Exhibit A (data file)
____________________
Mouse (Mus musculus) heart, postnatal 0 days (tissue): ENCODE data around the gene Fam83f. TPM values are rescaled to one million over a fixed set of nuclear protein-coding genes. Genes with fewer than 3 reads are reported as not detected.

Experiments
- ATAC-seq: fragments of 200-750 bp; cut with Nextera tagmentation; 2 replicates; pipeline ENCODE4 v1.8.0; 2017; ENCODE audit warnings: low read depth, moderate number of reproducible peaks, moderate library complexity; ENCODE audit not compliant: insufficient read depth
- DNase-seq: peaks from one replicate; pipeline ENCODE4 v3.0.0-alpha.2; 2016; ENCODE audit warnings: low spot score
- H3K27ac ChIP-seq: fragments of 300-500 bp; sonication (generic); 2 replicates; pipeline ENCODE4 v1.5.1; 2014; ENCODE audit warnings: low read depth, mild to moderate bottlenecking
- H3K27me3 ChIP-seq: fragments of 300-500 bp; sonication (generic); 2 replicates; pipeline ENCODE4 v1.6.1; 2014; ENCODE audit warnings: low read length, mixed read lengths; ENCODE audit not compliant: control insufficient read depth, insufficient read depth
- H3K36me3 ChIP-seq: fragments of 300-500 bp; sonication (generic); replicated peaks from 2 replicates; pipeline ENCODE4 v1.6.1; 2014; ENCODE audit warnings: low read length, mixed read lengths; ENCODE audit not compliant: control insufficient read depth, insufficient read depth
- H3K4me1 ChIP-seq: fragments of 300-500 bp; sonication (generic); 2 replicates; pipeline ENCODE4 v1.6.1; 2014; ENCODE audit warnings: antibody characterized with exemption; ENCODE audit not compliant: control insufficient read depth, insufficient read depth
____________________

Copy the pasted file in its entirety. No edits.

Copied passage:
Mouse (Mus musculus) heart, postnatal 0 days (tissue): ENCODE data around the gene Fam83f. TPM values are rescaled to one million over a fixed set of nuclear protein-coding genes. Genes with fewer than 3 reads are reported as not detected.

Experiments
- ATAC-seq: fragments of 200-750 bp; cut with Nextera tagmentation; 2 replicates; pipeline ENCODE4 v1.8.0; 2017; ENCODE audit warnings: low read depth, moderate number of reproducible peaks, moderate library complexity; ENCODE audit not compliant: insufficient read depth
- DNase-seq: peaks from one replicate; pipeline ENCODE4 v3.0.0-alpha.2; 2016; ENCODE audit warnings: low spot score
- H3K27ac ChIP-seq: fragments of 300-500 bp; sonication (generic); 2 replicates; pipeline ENCODE4 v1.5.1; 2014; ENCODE audit warnings: low read depth, mild to moderate bottlenecking
- H3K27me3 ChIP-seq: fragments of 300-500 bp; sonication (generic); 2 replicates; pipeline ENCODE4 v1.6.1; 2014; ENCODE audit warnings: low read length, mixed read lengths; ENCODE audit not compliant: control insufficient read depth, insufficient read depth
- H3K36me3 ChIP-seq: fragments of 300-500 bp; sonication (generic); replicated peaks from 2 replicates; pipeline ENCODE4 v1.6.1; 2014; ENCODE audit warnings: low read length, mixed read lengths; ENCODE audit not compliant: control insufficient read depth, insufficient read depth
- H3K4me1 ChIP-seq: fragments of 300-500 bp; sonication (generic); 2 replicates; pipeline ENCODE4 v1.6.1; 2014; ENCODE audit warnings: antibody characterized with exemption; ENCODE audit not compliant: control insufficient read depth, insufficient read depth